I hereby recognize Karma Palden Lodrö Chökyi Gyaltsen Chok Tamche Le Nampar Gyalway Lha, whose father is named Tensang and whose mother, known as Jama Ama, is actually named Yardren, from the village of Dilkhyim in the North Sikkim District of India, as the Third Bokar Rinpoche.
Karmapa Ogyen Trinley Dorje
in the Wood Horse Year, 21 January 2015
The inspiring name translates as Karma Glorious Intellect, Victory Banner of the Dharma, Divine One Utterly Victorious Over All. The yangsi now receives a kata and red blessing cord from the Karmapa, which completes this first major ceremony in a tulku’s life. The yangsi then turns to offer a kata to Gyaltsap Rinpoche, who gives him a wrapped present, and to Jamgon Kongtrul Rinpoche, next to whom the newly recognized Bokar Rinpoche takes his seat on the throne that waits for him.
As the puja starts again, its refrain takes on added meaning after the recognition:
- Grant your blessing that the gurus live long,
And that the Dharma flourish.
Khenpo Rinpoche Lodro Donyo leads the representatives from Mirik Monastery in offering a mandala and representations of body, speech, and mind to his new student and old teacher. The longer the young reincarnation sits on his throne the more comfortable he seems, as if he is settling into a familiar world; he touches foreheads with some of the monks and blesses other fully with his child’s hand, old and young at once. Actually, it is Khenpo Rinpoche at his side who seems younger, almost childlike in his great delight and joy to be sitting next to his beloved teacher at last.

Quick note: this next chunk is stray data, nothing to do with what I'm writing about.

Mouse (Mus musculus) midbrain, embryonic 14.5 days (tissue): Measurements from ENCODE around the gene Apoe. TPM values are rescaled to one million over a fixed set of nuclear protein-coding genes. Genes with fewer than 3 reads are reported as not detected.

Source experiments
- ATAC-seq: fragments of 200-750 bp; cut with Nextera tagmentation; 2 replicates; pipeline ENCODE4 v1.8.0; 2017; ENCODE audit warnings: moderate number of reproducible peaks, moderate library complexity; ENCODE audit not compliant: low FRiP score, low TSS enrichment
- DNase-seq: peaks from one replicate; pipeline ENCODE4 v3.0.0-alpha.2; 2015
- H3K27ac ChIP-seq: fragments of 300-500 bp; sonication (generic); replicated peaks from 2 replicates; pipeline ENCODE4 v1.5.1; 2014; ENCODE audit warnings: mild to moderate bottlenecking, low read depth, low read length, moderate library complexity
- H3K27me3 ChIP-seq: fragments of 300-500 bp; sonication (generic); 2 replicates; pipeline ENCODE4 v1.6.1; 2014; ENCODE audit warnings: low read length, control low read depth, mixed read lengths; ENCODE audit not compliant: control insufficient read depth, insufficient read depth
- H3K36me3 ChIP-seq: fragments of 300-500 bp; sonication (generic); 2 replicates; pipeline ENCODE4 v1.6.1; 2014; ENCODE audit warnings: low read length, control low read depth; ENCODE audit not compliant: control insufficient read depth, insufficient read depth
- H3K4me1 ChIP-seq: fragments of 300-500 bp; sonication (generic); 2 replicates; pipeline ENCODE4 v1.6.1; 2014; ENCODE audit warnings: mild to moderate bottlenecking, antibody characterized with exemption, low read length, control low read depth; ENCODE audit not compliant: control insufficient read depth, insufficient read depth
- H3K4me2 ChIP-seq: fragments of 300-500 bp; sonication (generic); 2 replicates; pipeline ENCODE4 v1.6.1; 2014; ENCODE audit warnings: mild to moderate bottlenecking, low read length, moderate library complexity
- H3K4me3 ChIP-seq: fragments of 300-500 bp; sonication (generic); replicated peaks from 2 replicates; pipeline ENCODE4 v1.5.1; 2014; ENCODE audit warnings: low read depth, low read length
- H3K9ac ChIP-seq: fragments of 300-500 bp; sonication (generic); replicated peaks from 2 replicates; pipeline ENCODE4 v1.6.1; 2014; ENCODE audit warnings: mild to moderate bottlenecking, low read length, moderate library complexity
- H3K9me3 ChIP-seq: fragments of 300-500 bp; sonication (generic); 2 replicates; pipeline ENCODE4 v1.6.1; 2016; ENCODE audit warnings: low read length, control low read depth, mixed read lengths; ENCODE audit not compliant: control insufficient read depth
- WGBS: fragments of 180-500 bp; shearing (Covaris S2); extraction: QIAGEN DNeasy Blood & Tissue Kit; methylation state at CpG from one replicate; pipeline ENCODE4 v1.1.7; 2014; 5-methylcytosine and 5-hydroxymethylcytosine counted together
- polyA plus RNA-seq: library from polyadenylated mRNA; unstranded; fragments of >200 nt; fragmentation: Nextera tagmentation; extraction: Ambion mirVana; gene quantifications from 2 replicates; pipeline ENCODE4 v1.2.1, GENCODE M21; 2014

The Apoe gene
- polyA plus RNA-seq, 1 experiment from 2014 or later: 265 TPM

Before the end, the puja is paused for a festive offering of tea and rice. During the silence, the discipline master of the nuns reads out the names of the donors on this auspicious day and elaborate praises of the new yangsi. Streams of offerings continue and the ceremony ends with long life prayers for the Gyalwang Karmapa, whose brilliant and inconceivable wisdom has made this day possible.